It was delightful. Just as it was. And it nourished my body as well as my senses by being what it was and allowing itself to be eaten.

Soon after finishing my little egg meditation I thought about how I usually eat hard-boiled eggs. Quickly, without much attention and with a lot of seasoning. Salt and pepper maybe, or some other spices sprinkled on each bite, with an underlying imperative that something has to be added in order to make the experience complete. And then I thought of how I eat eggs in other forms, quite often with some sort of hot sauce like Sriracha or Cholula.

And then I thought of my friend Hubert, a wonderful German chef who often cooks for our mindfulness training retreats. He once bemoaned how so many people want seasonings and condiments for the food he prepares, even before they have tasted the food. It seemed as if he was a bit insulted by this behavior.

I put this all together and wondered if perhaps our growing reliance on spices, sauces, and flavorings (witness how many flavors of potato chips you can buy these days!) is because we are actually honoring some deep desire to simply taste our food?

But because of our frenzied pace and fractured attention, our food is often dismissed, overlooked or simply consumed thoughtlessly like fuel. What if, when we reach for the hot sauce we could see it as our deep desire to remain intimately connected to the life-sustaining essence of our food? Could the salt and pepper be a mindfulness bell that reminds us to pause and be with the process of eating so that we can give ourselves what we deeply need: the simple experience of tasting what we are putting in our mouths?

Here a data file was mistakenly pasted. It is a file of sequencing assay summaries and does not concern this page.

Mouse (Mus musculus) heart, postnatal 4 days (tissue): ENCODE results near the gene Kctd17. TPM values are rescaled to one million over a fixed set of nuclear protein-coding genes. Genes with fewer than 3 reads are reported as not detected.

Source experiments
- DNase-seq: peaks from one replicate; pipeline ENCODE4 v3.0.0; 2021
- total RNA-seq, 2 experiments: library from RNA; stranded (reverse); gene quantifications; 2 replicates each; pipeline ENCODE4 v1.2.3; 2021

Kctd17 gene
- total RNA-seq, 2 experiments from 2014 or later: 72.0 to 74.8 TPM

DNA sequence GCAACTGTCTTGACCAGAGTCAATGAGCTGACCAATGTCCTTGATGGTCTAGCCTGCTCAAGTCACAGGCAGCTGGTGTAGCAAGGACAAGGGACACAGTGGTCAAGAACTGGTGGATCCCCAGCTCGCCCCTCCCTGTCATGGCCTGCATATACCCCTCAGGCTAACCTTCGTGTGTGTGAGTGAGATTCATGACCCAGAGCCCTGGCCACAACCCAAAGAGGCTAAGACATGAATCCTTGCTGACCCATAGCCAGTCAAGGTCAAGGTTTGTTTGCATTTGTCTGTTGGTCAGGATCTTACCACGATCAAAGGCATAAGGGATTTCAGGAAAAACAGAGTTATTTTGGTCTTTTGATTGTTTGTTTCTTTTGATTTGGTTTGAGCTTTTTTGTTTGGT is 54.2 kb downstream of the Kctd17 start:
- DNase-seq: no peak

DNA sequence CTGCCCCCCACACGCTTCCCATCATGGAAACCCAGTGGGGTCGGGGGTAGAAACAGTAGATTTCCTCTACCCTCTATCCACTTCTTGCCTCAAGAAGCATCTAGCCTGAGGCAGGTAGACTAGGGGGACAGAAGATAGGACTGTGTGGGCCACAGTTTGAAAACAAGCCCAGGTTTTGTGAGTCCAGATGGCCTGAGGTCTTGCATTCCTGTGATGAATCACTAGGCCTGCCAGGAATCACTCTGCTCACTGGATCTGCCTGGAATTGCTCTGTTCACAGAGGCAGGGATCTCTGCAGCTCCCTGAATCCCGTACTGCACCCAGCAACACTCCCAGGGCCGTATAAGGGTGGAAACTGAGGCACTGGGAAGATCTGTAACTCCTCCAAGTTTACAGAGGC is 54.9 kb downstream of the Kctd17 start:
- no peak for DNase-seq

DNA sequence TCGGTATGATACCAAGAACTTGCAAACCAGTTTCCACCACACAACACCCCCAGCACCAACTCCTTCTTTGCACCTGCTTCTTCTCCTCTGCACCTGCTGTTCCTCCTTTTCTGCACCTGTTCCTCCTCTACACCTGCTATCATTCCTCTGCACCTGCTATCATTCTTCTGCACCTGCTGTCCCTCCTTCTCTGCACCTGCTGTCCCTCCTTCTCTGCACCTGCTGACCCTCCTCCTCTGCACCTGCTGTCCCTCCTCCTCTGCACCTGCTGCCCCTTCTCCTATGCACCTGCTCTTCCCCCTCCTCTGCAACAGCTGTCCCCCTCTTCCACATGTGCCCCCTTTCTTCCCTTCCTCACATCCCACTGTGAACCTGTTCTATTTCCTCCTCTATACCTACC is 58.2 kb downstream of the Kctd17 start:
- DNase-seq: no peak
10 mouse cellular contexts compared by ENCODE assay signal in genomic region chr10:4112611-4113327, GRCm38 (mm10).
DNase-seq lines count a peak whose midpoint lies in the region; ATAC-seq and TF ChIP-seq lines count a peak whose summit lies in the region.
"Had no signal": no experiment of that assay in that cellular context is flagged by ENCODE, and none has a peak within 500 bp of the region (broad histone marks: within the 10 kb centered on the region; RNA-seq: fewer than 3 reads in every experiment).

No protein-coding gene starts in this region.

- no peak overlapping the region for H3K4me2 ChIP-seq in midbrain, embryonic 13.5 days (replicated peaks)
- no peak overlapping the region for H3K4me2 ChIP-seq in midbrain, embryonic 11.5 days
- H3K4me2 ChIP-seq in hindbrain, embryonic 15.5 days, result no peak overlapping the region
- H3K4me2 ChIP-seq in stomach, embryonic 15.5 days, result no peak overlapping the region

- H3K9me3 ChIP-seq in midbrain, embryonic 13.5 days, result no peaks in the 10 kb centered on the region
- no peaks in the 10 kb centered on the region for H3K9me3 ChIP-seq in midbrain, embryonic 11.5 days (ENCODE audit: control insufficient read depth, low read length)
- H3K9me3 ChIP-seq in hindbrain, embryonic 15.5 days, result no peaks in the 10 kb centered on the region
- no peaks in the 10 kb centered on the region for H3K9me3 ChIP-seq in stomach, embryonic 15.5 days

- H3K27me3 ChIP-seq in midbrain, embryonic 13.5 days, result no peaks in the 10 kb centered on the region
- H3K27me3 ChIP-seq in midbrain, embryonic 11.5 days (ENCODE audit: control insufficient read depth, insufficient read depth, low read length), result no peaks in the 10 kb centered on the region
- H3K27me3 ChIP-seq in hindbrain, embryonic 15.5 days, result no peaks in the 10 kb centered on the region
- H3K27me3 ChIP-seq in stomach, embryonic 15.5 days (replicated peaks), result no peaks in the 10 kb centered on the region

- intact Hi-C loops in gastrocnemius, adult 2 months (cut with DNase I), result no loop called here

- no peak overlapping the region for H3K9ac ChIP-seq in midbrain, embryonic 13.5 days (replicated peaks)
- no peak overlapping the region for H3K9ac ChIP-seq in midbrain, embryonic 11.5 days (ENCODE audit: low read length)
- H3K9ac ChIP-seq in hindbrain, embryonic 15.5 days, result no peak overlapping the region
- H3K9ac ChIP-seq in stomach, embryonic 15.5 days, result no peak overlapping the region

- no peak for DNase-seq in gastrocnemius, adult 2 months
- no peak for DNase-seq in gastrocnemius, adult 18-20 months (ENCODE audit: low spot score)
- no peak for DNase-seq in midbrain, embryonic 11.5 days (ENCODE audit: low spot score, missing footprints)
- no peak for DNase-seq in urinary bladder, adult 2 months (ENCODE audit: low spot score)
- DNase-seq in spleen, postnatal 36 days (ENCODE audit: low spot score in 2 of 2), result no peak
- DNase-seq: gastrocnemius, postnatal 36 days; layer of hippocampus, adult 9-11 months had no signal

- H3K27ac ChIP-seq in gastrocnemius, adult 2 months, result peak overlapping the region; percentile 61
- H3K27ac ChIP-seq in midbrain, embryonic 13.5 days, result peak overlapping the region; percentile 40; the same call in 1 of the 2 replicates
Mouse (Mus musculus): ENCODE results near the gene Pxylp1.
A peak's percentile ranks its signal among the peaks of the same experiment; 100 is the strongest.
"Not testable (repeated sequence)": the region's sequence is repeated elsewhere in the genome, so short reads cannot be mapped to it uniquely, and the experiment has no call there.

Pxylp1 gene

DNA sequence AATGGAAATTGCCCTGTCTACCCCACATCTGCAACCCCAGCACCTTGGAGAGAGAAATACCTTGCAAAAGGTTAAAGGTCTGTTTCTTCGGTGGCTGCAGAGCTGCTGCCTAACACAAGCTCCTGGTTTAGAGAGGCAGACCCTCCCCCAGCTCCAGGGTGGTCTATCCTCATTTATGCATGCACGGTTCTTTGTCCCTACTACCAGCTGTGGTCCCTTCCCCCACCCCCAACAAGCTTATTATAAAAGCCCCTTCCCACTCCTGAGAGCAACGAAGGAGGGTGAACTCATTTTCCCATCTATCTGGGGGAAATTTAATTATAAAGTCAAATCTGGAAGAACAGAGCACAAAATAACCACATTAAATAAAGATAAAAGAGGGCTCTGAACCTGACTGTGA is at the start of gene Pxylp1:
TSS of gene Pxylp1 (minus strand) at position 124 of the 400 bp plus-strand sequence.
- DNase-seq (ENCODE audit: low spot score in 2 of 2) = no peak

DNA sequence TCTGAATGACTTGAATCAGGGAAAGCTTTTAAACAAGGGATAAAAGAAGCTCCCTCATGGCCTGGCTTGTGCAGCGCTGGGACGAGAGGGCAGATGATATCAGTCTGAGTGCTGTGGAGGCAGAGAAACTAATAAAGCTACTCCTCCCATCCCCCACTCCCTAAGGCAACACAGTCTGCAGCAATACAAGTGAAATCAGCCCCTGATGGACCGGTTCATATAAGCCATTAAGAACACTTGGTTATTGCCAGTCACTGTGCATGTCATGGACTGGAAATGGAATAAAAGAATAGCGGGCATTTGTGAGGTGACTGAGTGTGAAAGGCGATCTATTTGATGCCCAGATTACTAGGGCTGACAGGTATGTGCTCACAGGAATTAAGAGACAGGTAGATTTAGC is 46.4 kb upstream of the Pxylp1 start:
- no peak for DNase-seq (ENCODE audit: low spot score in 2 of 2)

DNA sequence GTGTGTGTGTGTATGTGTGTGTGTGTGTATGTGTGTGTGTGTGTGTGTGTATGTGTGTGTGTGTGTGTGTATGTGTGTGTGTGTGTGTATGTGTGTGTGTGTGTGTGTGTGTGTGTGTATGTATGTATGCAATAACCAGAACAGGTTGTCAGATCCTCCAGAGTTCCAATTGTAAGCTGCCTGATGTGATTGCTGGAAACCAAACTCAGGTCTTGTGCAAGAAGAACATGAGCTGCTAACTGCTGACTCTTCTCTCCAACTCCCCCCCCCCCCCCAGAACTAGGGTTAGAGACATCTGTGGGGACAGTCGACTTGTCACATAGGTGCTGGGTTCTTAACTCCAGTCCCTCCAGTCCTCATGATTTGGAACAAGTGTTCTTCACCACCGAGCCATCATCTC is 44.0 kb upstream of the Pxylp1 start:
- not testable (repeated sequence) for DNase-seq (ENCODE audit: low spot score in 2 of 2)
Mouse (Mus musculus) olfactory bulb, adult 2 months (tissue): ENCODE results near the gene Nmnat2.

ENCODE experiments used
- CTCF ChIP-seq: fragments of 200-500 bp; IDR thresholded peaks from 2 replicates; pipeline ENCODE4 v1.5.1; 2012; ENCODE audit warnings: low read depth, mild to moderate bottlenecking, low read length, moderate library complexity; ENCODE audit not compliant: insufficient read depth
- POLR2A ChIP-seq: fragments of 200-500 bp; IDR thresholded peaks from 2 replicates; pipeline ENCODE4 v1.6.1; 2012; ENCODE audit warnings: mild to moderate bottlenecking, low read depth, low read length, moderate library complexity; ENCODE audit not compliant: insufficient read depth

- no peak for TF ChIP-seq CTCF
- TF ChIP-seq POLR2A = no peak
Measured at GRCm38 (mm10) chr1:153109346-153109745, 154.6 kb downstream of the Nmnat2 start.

It’s hip to be a foodie these days, but maybe being a foodie is really an inflated version of our deepest instinct to taste. What might it be like to pause and consider the chipotle-infused, citrus-brined and applewood-smoked pork loin chop nestled in a bed of hand-massaged, lemon-macerated kale beside a hillock of garlic-laden goat-cheese-topped whipped Andalusian parsnips? And to instead see the pork chop, garden greens and vegetables that it is. And then really EAT it with full awareness, unlocking all that it has to offer, bite by bite, without distraction.

Might this be the deepest expression of our true nature to connect with and taste what we eat? What would it be like to let go of needing our food to be ANY different than it is? What would we learn? What would we lose? What would we discover?

Maybe our meditation practice can simply be each meal. After all, you were going to eat anyway, right?


The Myth & Pitfalls of Meditation “Progress”

January 25, 2013

buddhalightA good friend surprised me with a little trinket the other day that really made me smile at a particularly stressful time. It’s a little key fob Buddha with a button on his back that you can push to turn on an LED flashlight to find the keyhole to your home, that lost lipstick in the bottom of your purse, or the last jujubee you just dropped on the floor of the movie theater (best to practice “letting go” of that last one. Really.)